By Hannah Craven
Normally a response to a M Night Shyamalan film is “What’s the twist?” but this time, Split is the twist. Split uses a unique and different film approach which I have never seen before in this genre. The whole films is based around Kevin’s (James McAvoy) split personality and each of his different personalities inside of him. M Night Shyamalan is famous for his psychological thrillers such as The Sixth Sense and The Village. He even made his own genre in the late 90’s which has impacted upon and changed films even today. Over the last ten years, his films have been disappointing; he has made films in different types of genres such as After Earth and The Last Airbender. He tried to make big successful blockbusters which didn’t work. This time, he has gone back to his roots. A small film, with a small budget and only a handful of main characters. This is the type of film in which he shines making. M Night Shyamalan is back to his best with Split.
Kevin Crumb (James McAvoy), has a dissociative identity disorder: he currently has 23 personalities in his body. He abducts three teenage girls, Casey (Anya Taylor-Joy), Claire (Haley Lu Richardson) and Marcia (Jessica Sula), telling them they are important for a mysterious cause. Casey tries to play each personality against the other.
James McAvoy is at his best playing twenty-three roles in one motion picture. The first personality we first meet is Dennis, a stern looking man who kidnaps the teenagers at the shopping mall. Then we see Patricia, a strict woman, before seeing nine-year-old Hedwig, who is very innocent and loves Kanye West. This shows the diversity between each character and how challenging as an actor it is to play all these forms in one body. James McAvoy has shown us that he can play a vulnerable character before, in the role of Bruce, who is also a cross dresser with split personality disorder in Filth (2013). McAvoy uses an American accent except for Patricia who has a posh British accent. His accents were precise, there was no problematic accents.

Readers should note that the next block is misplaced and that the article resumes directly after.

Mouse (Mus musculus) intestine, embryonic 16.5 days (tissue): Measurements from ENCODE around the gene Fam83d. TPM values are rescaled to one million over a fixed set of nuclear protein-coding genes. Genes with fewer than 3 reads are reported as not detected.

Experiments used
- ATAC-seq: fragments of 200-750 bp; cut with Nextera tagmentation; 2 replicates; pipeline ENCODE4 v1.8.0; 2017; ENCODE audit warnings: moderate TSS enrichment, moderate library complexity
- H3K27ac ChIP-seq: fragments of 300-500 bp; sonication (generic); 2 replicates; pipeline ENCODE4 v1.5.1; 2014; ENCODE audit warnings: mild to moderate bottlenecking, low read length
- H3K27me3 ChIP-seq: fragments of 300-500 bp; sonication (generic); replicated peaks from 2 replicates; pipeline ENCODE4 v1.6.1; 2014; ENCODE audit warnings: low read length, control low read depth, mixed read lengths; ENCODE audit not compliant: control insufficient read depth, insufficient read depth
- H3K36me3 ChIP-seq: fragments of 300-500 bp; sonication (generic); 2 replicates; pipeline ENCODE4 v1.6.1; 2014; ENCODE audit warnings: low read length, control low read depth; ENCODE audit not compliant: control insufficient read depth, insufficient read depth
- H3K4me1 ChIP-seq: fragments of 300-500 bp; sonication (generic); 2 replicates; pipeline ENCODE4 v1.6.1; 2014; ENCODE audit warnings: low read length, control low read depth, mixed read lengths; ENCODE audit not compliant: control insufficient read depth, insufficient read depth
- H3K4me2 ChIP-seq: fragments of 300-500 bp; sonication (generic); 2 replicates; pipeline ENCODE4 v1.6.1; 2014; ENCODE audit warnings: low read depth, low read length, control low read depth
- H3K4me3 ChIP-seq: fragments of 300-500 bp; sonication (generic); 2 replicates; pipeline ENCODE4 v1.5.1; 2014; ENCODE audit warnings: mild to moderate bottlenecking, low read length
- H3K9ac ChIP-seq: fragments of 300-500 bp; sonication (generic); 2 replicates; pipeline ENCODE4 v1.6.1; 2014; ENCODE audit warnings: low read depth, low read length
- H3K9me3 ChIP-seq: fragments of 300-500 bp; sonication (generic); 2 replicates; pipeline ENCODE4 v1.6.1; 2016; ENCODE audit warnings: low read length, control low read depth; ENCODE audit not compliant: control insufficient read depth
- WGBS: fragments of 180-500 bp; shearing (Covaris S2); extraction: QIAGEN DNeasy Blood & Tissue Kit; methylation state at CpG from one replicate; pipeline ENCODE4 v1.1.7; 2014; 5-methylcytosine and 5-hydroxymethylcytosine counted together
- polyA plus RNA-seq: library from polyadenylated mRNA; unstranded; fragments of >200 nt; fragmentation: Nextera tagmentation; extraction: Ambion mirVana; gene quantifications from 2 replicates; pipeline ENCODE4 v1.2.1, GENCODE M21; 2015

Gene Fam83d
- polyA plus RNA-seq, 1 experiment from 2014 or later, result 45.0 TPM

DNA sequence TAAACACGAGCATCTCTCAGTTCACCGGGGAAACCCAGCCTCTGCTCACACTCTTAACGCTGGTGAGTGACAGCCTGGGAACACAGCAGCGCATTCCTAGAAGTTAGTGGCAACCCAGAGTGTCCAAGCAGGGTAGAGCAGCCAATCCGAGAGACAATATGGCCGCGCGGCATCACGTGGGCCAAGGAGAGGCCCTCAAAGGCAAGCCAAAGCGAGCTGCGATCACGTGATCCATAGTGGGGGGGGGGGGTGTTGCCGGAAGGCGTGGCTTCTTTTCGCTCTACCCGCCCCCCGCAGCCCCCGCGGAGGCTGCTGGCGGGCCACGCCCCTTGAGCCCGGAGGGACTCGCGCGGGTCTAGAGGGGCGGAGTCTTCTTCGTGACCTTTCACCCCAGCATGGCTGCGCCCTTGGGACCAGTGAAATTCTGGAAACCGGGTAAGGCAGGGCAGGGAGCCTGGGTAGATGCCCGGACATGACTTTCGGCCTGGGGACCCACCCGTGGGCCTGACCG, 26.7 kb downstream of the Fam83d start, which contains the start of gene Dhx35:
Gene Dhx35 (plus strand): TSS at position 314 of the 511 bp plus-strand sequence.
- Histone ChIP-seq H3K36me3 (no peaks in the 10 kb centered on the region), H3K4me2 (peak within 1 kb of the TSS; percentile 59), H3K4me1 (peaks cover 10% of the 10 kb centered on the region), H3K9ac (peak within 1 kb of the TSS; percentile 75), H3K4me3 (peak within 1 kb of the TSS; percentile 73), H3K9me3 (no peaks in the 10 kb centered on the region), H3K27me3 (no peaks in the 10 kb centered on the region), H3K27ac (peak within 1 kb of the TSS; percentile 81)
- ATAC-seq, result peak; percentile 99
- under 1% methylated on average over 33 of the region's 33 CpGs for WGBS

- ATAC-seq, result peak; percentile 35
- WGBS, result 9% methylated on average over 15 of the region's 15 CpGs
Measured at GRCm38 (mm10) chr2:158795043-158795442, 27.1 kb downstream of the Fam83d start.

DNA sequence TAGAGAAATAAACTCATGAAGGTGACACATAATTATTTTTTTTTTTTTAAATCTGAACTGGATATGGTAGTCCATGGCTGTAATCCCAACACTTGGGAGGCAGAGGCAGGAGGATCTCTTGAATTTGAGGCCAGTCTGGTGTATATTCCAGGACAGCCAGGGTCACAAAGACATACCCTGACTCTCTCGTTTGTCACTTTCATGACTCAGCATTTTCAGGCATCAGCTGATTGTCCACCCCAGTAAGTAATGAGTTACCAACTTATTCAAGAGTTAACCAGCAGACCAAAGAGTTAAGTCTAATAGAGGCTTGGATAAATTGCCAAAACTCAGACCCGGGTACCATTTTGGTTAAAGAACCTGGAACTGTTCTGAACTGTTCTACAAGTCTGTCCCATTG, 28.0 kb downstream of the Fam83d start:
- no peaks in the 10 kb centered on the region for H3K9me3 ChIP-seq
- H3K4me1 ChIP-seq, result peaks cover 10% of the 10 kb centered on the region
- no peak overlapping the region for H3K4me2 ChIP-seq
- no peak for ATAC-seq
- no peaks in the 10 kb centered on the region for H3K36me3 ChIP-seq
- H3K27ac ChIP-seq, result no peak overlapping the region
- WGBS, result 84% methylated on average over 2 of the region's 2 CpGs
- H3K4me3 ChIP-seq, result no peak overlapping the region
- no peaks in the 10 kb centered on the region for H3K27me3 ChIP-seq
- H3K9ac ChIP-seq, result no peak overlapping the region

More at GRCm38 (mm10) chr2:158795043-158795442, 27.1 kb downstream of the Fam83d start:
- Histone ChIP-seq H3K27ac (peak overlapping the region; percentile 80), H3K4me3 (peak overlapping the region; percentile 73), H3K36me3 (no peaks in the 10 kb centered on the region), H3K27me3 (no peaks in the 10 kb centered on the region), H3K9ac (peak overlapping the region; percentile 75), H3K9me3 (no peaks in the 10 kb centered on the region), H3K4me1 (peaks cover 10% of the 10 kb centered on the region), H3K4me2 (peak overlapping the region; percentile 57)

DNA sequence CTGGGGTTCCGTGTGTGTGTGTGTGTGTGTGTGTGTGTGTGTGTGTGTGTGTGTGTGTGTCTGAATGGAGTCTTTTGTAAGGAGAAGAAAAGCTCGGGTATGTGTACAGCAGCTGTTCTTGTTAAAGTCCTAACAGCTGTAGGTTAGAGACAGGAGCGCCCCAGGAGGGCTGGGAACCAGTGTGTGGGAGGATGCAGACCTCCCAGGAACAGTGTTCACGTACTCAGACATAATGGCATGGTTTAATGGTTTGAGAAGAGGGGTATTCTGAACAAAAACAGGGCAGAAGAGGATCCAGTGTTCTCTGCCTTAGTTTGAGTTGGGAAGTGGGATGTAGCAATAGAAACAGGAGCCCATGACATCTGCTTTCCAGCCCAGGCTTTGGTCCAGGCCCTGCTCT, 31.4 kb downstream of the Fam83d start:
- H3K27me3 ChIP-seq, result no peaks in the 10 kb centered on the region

Casey, played by Anya Taylor-Joy was such a complex interesting character which worked so well. I felt like the audience could empathise with her as she was the normal teenage girl who has her own issues but becomes a fighter. Anya Taylor- Joy is known for being in the film The Witch and I can tell she is a young upcoming talent; this won’t be the last time we see her.
Split focuses on three storyline strands, Number 1 is the girls trying to escape from Kevin’s different personalities. Number 2 is Casey’s childhood and Number 3 is Kevin’s relationship with his psychiatrist who believes that a person can make themselves into a different personality, such as somebody so believing they have diabetes that they suddenly have it. The three-strand storyline is ideal as it doesn’t overload the film and makes the key focus the characters.
The teenage girls are placed into a bunker, underground cell which is very stark, except for the white scraped clean Bathroom. There is something unsettling about this place; it made myself feel claustrophobic in the same way that I felt when I watched Room (2016.) Mcavoy is unsettling as the audience never know who he will be next and how stable he will be. The concept of the film is perfection, Kevin is so much scarier having a dissociative identity order than if he was a crazed madman. Multiple personalities are cinematic stables, which have been used in a range of different films over the years such as Psycho and Primal Fear. The Cinematography is by Mike Gioulakis and the use of dark, confined old location worked so well. It’s a perfect setting for a horror prison/basement. This film is mainly set in the basement and at Kevin’s psychiatrist Dr Karen Fletcher’s office (Betty Buckley). This works as the film focuses on James Mcavoy’s performance rather than a big location, which M Night Shyamalan focused on in After Earth. There is something extraordinary about James Mcavoy, in the way he looks cheeky and even dangerous. He can play a range of strange unique characters which works so well.
There are flaws in Split though, I felt that the final part of the film dragged after the excitement and tension that had been brought in. I felt the ending was disappointing. It left an unsatisfied feeling even though I knew where the film was coming from. The script was poor by M Night Shyamalan, I felt like the highlights of the film were used in the trailer and that he used all his energy writing an outstanding beginning and middle to the film but the ending was dire. I do feel this is because he didn’t have his famous twist, I even started to imagine different endings in my head and was disappointed when Shyamalan didn’t go that way with his writing. I also found I wasn’t that frightened, I went in wanting to be shocked and even terrified. The film was creepy, but it didn’t have the scary element which didn’t make me dwell on the film for days. But I am so glad that Shyamalan went back to his original roots and kept away from C.G.I and complicated storylines. This film was about Kevin and his 23 personalities, which is what worked. This wasn’t the best Shyamalan film but it wasn’t the worst. However, this is Shyamalan best quality film in ten years.